Much ado about nothing? Influenza A (H1N1)
PANDEMIC! PLAGUES AND PESTILENCES! END OF THE WORLD!
These are scary words and since April 2009 the world has been truly and thoroughly scared. The Centers of Disease Control and Prevention (CDC) in the United States noted
On June 11, 2009, the World Health Organization (WHO) raised the worldwide pandemic alert level to Phase 6 in response to the ongoing global spread of the novel influenza A (H1N1) virus. A Phase 6 designation indicates that a global pandemic is underway.
More than 70 countries are now reporting cases of human infection with novel H1N1 flu. This number has been increasing over the past few weeks, but many of the cases reportedly had links to travel or were localized outbreaks without community spread. The WHO designation of a pandemic alert Phase 6 reflects the fact that there are now ongoing community level outbreaks in multiple parts of world.
WHO’s decision to raise the pandemic alert level to Phase 6 is a reflection of the spread of the virus, not the severity of illness caused by the virus.
The World Health Organisation (WHO) latest update June 24 states that there are 55,867 cases and 238 deaths. The first death in Asia occurred last week.
MANILA, June 23 (Reuters) - The Philippines closed down the lower house of Congress for five days on Tuesday and sent about 3,000 workers home after cases of influenza A (H1N1) were reported in the offices, officials said.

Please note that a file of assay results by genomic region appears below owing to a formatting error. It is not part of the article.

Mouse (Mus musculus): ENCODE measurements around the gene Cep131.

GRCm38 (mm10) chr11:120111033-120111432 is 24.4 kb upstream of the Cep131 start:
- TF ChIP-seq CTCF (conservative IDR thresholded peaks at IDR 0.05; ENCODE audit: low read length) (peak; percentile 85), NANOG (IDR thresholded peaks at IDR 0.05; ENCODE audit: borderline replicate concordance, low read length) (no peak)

A 49-year-old woman who died last week from symptoms exacerbated by the flu was a staff member on a congressional committee, said Ramon, a doctor and deputy secretary-general of the House of Representatives.
The mode of transmission is by coughing and sneezing and contact of articles touched by infected people.
So Malaysia, as is the rest of the world is closing down schools and starting to quarantine travelers.
I want to raise two questions here:
(1) For a pandemic, aside from being a good traveler, it does not seem to be extra virulent or particularly dangerous. Most people infected by the virus recovered. If we take the number of confirmed cases and the number of deaths, we have a mortality rate of 0.4%. That is not exactly a killer like SARS.
(2) The spread is by contact, sneezing and coughing which is extremely difficult to control. Often many others would have been exposed long before the infected are traced by health officers and quarantined.
To the first question, should we panic? Or is there a need to panic? Apparently the panic is driven more by the media hype and the health authorities than what the plain facts warrant.
The second question addresses our present health measures. Trying to contain this infection is like trying to catch the wind. It is obvious that quarantines and closing of schools, factories or congress will do nothing to stop the spread. So why are so many countries and health authorities, not to mention a certain health minister and a deputy prime minister spending so much money and effort to catch the wind? Wearing face masks and giving influenza vaccine is known to be not effective prevention against influenza A (H1N1).
I will suggest that instead of instilling panic in our populations and wasting valuable resources in isolation and quarantine, we should
(1) allow the infection to spread. People over time will develop immunity to it. We call this herd immunity.
(2) focus our resources on treating those who became really sick due to this virus. There are anti-viral agents which are effective against the virus.
(3) educate the population about personal hygiene, especially hand-washing.
Following the news about the pandemic of Influenza A (H1N1), I wonder if the response is more political, emotional and knee-jerk rather than evidence-based medicine. It did take our mind off the world wide financial crisis.